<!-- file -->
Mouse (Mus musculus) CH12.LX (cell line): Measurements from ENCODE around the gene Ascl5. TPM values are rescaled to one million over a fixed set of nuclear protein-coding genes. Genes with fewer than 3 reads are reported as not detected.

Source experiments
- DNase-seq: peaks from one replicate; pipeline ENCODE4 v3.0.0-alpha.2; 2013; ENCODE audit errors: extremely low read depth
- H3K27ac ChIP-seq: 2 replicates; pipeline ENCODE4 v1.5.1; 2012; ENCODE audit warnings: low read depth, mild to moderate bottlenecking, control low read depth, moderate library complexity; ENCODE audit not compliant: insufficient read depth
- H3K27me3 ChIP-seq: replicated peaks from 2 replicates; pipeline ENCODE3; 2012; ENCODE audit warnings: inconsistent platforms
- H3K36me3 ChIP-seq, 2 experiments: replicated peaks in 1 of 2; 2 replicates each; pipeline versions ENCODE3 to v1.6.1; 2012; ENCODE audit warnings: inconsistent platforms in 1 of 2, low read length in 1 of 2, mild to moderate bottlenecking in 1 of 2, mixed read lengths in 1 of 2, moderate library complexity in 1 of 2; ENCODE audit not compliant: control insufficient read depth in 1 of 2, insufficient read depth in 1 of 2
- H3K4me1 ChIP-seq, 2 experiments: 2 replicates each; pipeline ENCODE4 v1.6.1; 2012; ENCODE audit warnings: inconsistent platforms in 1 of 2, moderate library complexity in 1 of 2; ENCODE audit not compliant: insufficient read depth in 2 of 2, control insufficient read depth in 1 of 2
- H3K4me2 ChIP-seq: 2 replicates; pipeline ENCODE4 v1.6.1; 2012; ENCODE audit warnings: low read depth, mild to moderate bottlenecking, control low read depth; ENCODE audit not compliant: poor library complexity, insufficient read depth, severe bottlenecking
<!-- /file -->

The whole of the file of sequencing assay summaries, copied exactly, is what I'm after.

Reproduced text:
Mouse (Mus musculus) CH12.LX (cell line): Measurements from ENCODE around the gene Ascl5. TPM values are rescaled to one million over a fixed set of nuclear protein-coding genes. Genes with fewer than 3 reads are reported as not detected.

Source experiments
- DNase-seq: peaks from one replicate; pipeline ENCODE4 v3.0.0-alpha.2; 2013; ENCODE audit errors: extremely low read depth
- H3K27ac ChIP-seq: 2 replicates; pipeline ENCODE4 v1.5.1; 2012; ENCODE audit warnings: low read depth, mild to moderate bottlenecking, control low read depth, moderate library complexity; ENCODE audit not compliant: insufficient read depth
- H3K27me3 ChIP-seq: replicated peaks from 2 replicates; pipeline ENCODE3; 2012; ENCODE audit warnings: inconsistent platforms
- H3K36me3 ChIP-seq, 2 experiments: replicated peaks in 1 of 2; 2 replicates each; pipeline versions ENCODE3 to v1.6.1; 2012; ENCODE audit warnings: inconsistent platforms in 1 of 2, low read length in 1 of 2, mild to moderate bottlenecking in 1 of 2, mixed read lengths in 1 of 2, moderate library complexity in 1 of 2; ENCODE audit not compliant: control insufficient read depth in 1 of 2, insufficient read depth in 1 of 2
- H3K4me1 ChIP-seq, 2 experiments: 2 replicates each; pipeline ENCODE4 v1.6.1; 2012; ENCODE audit warnings: inconsistent platforms in 1 of 2, moderate library complexity in 1 of 2; ENCODE audit not compliant: insufficient read depth in 2 of 2, control insufficient read depth in 1 of 2
- H3K4me2 ChIP-seq: 2 replicates; pipeline ENCODE4 v1.6.1; 2012; ENCODE audit warnings: low read depth, mild to moderate bottlenecking, control low read depth; ENCODE audit not compliant: poor library complexity, insufficient read depth, severe bottlenecking